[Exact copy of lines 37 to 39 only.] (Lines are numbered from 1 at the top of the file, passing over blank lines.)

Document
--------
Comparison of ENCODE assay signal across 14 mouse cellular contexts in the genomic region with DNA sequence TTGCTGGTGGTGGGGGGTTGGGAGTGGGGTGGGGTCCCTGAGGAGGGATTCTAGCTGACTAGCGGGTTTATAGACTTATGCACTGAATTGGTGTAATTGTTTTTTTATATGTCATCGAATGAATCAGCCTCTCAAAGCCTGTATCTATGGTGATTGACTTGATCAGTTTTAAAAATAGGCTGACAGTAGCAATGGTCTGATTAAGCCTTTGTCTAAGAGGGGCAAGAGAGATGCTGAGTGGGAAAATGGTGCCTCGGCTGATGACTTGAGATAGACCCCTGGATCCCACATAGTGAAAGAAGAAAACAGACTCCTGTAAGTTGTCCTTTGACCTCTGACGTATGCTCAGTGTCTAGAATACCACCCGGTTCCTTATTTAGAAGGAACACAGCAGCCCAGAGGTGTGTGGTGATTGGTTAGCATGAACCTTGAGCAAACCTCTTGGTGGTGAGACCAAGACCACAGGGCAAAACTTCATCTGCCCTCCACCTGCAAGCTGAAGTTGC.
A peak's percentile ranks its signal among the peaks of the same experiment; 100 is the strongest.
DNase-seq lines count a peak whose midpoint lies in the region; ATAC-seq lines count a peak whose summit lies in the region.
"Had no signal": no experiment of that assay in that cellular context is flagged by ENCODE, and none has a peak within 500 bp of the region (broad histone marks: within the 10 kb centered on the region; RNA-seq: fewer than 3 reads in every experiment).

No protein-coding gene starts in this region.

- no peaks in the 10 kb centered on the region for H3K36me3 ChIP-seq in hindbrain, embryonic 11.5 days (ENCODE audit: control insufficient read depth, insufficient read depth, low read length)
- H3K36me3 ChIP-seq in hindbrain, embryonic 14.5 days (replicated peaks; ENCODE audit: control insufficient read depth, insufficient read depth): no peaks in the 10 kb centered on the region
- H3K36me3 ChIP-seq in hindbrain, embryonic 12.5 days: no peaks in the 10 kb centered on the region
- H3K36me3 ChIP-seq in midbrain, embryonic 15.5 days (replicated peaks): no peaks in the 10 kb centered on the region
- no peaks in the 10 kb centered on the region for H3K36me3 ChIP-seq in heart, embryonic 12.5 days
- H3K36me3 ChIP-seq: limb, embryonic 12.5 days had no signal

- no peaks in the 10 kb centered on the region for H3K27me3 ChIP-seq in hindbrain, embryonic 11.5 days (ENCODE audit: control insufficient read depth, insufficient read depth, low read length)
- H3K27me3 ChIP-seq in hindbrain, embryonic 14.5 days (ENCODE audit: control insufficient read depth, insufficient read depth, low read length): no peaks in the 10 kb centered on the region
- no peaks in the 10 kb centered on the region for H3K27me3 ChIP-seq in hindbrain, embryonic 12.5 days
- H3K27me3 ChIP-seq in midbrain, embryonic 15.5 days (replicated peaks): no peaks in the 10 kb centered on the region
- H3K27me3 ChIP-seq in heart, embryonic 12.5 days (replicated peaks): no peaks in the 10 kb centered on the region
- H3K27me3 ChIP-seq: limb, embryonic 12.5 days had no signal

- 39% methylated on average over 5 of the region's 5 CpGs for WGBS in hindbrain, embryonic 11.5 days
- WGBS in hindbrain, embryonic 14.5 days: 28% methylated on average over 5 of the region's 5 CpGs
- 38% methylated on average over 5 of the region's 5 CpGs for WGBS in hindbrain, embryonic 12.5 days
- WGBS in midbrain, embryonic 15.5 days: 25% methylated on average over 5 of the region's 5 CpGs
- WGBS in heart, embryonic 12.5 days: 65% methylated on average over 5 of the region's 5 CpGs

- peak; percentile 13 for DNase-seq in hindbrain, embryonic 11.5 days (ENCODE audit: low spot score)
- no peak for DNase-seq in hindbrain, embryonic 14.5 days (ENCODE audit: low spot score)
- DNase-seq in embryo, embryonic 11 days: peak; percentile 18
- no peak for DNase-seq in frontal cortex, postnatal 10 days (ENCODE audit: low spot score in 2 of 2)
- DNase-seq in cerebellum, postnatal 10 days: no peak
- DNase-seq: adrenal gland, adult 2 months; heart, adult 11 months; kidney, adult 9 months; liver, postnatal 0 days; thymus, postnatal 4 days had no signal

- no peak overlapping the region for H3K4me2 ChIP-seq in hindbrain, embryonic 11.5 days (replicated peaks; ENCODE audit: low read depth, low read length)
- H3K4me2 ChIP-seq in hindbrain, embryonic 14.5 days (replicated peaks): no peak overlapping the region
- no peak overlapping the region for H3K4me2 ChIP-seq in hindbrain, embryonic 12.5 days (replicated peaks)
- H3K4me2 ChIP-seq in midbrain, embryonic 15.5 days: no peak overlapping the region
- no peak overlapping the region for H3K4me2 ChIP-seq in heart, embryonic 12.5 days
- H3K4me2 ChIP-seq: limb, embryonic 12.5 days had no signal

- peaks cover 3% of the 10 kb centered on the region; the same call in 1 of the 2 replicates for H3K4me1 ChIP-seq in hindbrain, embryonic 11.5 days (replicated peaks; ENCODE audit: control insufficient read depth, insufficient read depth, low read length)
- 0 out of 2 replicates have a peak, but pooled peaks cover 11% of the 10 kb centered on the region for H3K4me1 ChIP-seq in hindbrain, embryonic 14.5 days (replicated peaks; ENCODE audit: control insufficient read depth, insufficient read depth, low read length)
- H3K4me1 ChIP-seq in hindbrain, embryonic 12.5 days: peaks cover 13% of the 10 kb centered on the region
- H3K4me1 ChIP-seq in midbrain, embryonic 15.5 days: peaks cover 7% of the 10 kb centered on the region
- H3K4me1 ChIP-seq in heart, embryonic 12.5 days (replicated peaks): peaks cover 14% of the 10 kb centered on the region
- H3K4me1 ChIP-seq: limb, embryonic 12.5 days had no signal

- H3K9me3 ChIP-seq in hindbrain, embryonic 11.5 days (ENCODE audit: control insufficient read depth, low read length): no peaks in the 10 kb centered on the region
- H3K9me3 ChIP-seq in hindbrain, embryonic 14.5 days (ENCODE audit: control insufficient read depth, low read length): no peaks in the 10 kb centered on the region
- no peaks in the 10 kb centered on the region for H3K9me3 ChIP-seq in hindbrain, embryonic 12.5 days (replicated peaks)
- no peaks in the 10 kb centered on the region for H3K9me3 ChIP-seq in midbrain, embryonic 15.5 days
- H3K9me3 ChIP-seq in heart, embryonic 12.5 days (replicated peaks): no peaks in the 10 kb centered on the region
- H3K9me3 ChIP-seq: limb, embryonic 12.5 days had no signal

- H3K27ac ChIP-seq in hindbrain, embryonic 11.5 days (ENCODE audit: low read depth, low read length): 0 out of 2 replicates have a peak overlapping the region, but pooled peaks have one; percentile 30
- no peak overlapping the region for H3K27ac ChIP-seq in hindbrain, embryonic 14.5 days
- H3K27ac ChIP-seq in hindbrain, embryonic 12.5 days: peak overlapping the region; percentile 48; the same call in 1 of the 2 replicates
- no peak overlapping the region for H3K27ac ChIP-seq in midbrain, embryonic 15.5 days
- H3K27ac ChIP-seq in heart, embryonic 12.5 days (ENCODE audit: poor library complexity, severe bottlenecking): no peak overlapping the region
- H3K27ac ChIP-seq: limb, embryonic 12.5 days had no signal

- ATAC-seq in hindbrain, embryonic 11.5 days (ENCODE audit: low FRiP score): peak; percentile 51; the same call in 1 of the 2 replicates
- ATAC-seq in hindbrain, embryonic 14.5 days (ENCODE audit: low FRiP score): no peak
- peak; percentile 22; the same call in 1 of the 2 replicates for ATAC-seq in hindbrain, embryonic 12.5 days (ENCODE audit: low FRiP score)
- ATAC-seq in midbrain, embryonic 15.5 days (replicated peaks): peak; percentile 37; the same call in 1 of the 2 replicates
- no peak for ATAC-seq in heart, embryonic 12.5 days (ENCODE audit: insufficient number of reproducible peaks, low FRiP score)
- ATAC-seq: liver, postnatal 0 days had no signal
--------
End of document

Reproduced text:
- H3K4me1 ChIP-seq in hindbrain, embryonic 12.5 days: peaks cover 13% of the 10 kb centered on the region
- H3K4me1 ChIP-seq in midbrain, embryonic 15.5 days: peaks cover 7% of the 10 kb centered on the region
- H3K4me1 ChIP-seq in heart, embryonic 12.5 days (replicated peaks): peaks cover 14% of the 10 kb centered on the region